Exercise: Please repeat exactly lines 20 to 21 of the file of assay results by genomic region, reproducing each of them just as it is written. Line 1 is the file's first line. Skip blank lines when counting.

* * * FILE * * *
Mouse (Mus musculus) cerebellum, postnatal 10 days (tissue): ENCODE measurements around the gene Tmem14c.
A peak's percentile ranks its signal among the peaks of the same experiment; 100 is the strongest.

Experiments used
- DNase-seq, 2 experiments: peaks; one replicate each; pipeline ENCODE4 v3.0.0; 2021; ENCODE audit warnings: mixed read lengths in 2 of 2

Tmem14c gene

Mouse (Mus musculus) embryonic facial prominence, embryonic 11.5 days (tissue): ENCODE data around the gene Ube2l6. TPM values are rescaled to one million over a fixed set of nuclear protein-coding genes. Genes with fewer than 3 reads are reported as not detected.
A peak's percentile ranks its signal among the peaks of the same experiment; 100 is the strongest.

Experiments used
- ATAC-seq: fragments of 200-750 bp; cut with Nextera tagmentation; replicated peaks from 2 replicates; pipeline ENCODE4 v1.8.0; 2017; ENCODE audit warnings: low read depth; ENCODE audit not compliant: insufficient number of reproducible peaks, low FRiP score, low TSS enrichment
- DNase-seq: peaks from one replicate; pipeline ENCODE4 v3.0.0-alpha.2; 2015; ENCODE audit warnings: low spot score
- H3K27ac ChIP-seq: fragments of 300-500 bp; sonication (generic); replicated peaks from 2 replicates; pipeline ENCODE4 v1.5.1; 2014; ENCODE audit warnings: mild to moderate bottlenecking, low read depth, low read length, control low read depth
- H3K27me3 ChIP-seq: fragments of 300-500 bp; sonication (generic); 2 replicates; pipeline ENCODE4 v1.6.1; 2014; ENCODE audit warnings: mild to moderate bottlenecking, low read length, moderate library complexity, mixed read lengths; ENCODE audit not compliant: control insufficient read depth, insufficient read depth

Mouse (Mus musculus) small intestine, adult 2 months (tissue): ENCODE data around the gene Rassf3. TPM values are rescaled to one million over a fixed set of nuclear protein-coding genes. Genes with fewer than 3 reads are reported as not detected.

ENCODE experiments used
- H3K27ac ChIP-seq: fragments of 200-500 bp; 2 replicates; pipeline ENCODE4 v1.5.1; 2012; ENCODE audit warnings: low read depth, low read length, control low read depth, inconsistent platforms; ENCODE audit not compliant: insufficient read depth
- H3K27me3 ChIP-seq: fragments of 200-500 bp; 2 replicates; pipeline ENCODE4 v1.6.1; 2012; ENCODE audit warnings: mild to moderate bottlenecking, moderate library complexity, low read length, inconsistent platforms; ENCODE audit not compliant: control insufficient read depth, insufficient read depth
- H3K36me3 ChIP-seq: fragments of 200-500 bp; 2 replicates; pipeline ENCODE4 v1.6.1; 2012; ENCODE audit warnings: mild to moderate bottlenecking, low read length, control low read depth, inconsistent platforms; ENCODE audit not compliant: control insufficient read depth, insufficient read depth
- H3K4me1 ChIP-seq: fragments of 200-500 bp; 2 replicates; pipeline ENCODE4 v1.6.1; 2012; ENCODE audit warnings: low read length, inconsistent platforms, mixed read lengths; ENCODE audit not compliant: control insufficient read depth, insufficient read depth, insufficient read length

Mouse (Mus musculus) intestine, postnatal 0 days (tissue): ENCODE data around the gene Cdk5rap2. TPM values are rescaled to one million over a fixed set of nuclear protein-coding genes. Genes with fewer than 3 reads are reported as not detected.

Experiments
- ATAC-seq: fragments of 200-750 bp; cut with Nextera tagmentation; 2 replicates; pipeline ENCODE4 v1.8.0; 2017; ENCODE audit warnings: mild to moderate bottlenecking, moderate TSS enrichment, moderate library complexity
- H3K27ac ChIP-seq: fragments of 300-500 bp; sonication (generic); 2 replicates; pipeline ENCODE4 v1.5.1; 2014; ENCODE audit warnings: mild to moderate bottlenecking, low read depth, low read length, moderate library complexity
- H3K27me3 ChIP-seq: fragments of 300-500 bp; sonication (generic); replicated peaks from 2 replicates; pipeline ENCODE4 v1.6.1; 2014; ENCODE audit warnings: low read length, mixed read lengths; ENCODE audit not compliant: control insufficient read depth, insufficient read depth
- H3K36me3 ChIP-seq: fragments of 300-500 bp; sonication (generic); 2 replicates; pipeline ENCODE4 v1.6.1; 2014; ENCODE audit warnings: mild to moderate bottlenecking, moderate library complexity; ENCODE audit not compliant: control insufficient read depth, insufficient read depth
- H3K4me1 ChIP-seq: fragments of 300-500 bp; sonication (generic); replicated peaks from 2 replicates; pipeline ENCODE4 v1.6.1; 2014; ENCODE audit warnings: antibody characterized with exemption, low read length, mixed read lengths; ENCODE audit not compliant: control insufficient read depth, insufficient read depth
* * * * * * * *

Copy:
Experiments
- ATAC-seq: fragments of 200-750 bp; cut with Nextera tagmentation; 2 replicates; pipeline ENCODE4 v1.8.0; 2017; ENCODE audit warnings: mild to moderate bottlenecking, moderate TSS enrichment, moderate library complexity